The U.S. now experiences, on average, a billion-dollar weather or climate disaster every three weeks. Billion-dollar weather and climate disasters are events where damages or costs reach or exceed $1 billion, including adjustments for inflation. Between 2018 and 2022, 89 such events affected the U.S., including four droughts, six floods, 52 severe storms, 18 tropical cyclones, five wildfires and four winter storm events.Image courtesy of National Centers for Environmental Information
About the report
The Fifth National Climate Assessment includes 32 chapters that cover crucial national-level topics such as water, energy, agriculture, infrastructure, ecosystems, health and more. The report was written by a team of 500 federal and non-federal authors, and it includes input and editing from 260 technical experts from every state in the nation.
The assessment, which is produced approximately every four years, is mandated by the Global Change Research Act of 1990 and investigates current and future risks presented by climate change. Ten regions are covered in the assessment: the Southwest, Northeast, Southeast, U.S. Caribbean, Midwest, Northern Great Plains, Southern Great Plains, Alaska, Hawaii and U.S.-affiliated Pacific islands. The report is based on published scientific literature and is a consensus-based evaluation and synthesis, and the assessment is relevant to current and future policy, but it does not recommend any specific policy changes.
“The new climate assessment highlights the strong interconnectedness of climate with other parts of the Earth system,” Schlosser said. “The research shows the interconnectedness between food, water, energy and heat mitigation, among others, particularly in the Southwest. Adaptation in one area frequently has positive impacts on others. This is further motivation to increase our efforts to implement climate solutions at a rapid pace.”
ASU faculty provide key work on assessment
White, the lead author of the Southwest region, is one of 12 contributors from ASU. All are affiliated with the Global Futures Laboratory. The group spans multiple units and served in a variety of roles for the report including as reviewers, chapter authors, regional authors and technical contributors.
For the national report, contributors include:
Margaret Garcia, Chapter 2: "Climate Trends." Garcia is an assistant professor in the School of Sustainable Engineering and the Built Environment in the Ira A. Fulton Schools of Engineering.
Abigail York, Chapter 8: "Ecosystems, Ecosystem Services, and Biodiversity." York is a professor in the School of Human Evolution and Social Change in The College of Liberal Arts and Sciences.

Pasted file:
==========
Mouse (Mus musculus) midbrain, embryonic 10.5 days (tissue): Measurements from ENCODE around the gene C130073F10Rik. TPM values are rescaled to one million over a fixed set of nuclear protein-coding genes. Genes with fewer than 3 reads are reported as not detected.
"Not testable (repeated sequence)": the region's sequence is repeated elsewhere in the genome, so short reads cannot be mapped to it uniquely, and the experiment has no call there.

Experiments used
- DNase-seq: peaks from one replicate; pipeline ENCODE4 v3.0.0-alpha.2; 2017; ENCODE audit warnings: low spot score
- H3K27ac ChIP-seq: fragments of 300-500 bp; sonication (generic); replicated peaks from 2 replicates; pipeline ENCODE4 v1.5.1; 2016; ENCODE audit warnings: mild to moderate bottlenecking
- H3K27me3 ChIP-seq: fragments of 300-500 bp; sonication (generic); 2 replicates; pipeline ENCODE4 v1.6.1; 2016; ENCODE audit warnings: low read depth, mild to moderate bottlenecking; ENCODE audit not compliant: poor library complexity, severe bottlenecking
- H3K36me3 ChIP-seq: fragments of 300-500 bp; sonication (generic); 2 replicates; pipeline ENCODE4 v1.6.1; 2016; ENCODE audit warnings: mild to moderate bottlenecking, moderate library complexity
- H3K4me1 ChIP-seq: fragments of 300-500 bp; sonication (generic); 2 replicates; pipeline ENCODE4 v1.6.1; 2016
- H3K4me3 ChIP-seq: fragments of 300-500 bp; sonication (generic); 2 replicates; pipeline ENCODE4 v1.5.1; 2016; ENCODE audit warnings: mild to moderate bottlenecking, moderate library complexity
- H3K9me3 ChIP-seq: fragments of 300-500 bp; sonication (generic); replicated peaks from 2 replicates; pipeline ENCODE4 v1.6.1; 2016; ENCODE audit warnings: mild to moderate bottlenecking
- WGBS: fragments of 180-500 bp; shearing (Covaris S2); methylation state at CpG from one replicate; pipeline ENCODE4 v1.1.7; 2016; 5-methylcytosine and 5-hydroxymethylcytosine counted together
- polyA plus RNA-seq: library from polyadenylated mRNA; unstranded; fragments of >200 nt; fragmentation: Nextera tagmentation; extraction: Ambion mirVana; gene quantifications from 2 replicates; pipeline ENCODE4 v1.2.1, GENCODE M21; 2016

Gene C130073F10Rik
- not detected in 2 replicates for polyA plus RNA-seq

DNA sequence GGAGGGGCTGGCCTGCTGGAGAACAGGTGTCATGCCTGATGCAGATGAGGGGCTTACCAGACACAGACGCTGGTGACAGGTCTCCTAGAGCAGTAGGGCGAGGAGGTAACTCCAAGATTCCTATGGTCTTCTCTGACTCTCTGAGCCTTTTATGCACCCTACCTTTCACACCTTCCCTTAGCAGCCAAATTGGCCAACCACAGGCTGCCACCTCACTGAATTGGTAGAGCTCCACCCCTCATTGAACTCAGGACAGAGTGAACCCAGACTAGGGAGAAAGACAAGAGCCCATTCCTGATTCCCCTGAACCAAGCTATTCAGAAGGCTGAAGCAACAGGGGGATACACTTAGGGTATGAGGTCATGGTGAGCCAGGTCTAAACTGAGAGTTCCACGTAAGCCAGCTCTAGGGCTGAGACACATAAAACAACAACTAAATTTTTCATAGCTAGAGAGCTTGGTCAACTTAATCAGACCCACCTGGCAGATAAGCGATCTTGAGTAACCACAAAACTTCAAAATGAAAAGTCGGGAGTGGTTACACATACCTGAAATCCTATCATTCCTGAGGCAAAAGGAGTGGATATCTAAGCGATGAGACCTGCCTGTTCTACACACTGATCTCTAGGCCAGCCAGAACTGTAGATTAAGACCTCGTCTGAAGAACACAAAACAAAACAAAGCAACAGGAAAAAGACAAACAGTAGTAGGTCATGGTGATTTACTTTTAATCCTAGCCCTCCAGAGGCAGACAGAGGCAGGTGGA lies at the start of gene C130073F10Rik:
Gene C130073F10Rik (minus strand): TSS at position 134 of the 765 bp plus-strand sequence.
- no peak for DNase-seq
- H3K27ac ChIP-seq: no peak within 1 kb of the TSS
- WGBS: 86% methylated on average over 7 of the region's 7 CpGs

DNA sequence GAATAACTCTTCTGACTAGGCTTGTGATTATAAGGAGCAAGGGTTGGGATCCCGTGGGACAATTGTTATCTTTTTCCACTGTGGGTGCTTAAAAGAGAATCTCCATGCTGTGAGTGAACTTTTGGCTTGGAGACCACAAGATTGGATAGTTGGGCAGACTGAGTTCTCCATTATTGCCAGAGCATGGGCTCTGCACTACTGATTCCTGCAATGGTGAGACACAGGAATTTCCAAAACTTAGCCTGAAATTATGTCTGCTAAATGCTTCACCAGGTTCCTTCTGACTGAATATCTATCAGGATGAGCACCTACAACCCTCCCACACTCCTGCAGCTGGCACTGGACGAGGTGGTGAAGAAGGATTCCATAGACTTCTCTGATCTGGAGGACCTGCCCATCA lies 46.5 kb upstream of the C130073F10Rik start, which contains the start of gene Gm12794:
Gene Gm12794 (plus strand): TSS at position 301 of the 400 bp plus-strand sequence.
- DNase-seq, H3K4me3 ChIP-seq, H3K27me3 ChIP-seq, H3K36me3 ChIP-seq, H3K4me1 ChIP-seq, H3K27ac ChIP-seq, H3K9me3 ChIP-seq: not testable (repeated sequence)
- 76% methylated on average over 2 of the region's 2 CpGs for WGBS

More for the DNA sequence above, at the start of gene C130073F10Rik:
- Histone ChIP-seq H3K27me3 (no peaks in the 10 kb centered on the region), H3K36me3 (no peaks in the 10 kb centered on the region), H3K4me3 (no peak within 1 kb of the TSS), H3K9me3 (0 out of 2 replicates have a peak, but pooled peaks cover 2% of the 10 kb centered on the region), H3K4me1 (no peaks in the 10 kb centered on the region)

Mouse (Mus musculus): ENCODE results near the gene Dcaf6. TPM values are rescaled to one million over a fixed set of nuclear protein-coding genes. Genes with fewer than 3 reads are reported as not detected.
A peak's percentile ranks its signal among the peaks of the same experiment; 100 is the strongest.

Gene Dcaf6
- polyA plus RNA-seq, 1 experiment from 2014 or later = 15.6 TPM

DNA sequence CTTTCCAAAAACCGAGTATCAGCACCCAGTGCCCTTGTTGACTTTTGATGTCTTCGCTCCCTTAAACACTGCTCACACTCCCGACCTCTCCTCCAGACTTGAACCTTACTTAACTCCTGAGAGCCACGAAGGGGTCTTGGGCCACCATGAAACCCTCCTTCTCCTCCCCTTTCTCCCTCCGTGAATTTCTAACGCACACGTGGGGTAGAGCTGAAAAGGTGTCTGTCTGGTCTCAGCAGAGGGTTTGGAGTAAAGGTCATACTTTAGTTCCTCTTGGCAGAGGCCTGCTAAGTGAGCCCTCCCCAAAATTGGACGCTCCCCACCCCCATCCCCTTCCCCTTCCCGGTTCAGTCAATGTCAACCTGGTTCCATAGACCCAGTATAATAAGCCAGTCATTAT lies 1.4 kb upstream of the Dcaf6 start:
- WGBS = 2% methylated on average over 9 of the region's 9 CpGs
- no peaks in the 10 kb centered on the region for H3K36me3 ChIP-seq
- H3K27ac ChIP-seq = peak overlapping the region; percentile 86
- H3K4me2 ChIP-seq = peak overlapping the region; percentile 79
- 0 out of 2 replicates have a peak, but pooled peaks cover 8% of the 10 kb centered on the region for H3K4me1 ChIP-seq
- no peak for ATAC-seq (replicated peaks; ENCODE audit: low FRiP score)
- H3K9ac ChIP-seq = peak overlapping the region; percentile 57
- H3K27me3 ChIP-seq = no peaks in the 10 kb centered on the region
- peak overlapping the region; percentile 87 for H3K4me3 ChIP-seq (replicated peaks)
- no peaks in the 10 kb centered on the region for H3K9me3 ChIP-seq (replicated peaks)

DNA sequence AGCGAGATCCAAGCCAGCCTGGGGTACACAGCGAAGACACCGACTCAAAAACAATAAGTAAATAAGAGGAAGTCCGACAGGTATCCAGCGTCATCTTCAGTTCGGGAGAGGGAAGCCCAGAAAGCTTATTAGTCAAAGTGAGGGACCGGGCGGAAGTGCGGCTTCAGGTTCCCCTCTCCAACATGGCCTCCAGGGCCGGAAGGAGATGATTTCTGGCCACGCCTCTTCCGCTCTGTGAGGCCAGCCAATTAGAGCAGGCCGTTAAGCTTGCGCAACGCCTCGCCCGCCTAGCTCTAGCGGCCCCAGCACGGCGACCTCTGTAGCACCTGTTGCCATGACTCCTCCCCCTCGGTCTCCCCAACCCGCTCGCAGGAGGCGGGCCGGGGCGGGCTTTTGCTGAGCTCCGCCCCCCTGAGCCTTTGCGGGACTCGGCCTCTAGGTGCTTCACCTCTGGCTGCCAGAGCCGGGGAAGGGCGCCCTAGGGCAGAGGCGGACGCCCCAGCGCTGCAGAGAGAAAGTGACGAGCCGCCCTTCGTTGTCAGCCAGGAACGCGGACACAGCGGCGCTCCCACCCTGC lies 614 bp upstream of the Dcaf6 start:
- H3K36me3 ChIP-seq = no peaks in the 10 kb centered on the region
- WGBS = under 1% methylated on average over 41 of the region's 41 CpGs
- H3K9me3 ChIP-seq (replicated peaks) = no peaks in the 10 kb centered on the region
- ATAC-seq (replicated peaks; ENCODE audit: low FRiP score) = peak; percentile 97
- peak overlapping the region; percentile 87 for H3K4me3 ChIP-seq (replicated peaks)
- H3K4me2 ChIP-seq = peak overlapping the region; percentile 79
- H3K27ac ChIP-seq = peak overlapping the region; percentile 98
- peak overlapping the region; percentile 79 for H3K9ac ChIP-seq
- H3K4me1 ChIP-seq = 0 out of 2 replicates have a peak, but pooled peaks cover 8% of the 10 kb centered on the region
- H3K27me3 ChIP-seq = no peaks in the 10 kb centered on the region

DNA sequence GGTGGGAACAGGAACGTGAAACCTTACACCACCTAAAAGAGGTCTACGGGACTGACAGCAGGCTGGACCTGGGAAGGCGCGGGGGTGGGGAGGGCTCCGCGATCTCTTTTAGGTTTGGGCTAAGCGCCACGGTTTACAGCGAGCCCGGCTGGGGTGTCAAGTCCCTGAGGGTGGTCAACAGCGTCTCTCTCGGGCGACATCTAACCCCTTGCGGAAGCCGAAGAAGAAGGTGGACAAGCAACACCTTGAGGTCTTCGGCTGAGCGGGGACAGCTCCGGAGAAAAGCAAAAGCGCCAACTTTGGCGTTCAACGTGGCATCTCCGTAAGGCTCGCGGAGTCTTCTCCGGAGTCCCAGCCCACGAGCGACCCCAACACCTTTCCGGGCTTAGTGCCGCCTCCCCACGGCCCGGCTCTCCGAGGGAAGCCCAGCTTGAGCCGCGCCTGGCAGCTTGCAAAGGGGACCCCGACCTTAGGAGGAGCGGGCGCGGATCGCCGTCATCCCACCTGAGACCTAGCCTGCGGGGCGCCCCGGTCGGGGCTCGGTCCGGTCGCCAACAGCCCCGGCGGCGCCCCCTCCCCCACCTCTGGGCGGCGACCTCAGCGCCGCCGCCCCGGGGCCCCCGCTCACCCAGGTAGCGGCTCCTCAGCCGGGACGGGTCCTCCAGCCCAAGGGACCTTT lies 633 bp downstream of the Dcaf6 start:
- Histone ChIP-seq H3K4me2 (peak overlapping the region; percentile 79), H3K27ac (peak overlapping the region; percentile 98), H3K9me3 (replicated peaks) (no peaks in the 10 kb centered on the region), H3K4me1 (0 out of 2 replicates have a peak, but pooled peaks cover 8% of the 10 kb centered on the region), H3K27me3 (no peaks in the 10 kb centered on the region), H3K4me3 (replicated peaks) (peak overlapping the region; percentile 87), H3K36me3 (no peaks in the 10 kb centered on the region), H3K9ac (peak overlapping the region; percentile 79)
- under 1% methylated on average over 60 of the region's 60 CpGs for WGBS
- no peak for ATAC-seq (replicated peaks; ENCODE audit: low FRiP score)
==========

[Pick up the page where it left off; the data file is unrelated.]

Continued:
David Hondula, Chapter 12: "Built Environment, Urban Systems, and Cities." Hondula is an associate professor in the School of Geographical Sciences and Urban Planning in The College.
Sarah Meerow, Chapter 12: "Built Environment, Urban Systems, and Cities." Meerow is an associate professor in the School of Geographical Sciences and Urban Planning.
Mikhail Chester, Chapter 13: "Transportation." Chester is a professor in the School of Sustainable Engineering and the Built Environment.
- Melanie Gall, Chapter 15: "Human Health." Gall is an assistant professor in the School of Public Affairs.
For the regional reports, contributors include:
Dave White, lead author, Chapter 28: "Southwest."
Jennifer Vanos, Chapter 28: "Southwest." Vanos is an associate professor in the School of Sustainability, part of the Global Futures Laboratory.
Otakuye Conroy-Ben, Chapter 25: "Northern Great Plains." Conroy-Ben is an assistant professor in the School of Sustainable Engineering and the Build Environment.
Victoria Keener, Chapter 30: "Hawaii and US-Affiliated Pacific Islands." Keener is a research professor with the Global Institute of Sustainability and Innovation.
Zena Grecni, Chapter 30: "Hawaii and US-Affiliated Pacific Islands." Grecni is a researcher with the Global Institute of Sustainability and Innovation.
Laura Brewington, Chapter 30: "Hawaii and US-Affiliated Pacific Islands." Brewington is a research professor with the Global Institute for Sustainability and Innovation.
Following the report’s release, there will be a series of webinars to inform the public, legislators, nonprofit organizations and other stakeholders. Each virtual event will feature a presentation about the findings from the chapter authors and will allow time for Q&A. The webinars will take place through mid-March 2024.
Top image: "Spruce Smoke" by artist Ree Nancarrow (2012, quilted fiber).